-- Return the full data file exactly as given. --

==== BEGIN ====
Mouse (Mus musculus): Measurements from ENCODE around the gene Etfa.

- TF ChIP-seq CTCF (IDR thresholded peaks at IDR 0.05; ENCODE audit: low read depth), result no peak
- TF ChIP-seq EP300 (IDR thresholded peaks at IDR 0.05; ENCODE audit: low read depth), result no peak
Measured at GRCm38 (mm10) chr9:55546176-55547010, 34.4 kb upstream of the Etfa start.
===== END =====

Mouse (Mus musculus): Measurements from ENCODE around the gene Etfa.

- TF ChIP-seq CTCF (IDR thresholded peaks at IDR 0.05; ENCODE audit: low read depth), result no peak
- TF ChIP-seq EP300 (IDR thresholded peaks at IDR 0.05; ENCODE audit: low read depth), result no peak
Measured at GRCm38 (mm10) chr9:55546176-55547010, 34.4 kb upstream of the Etfa start.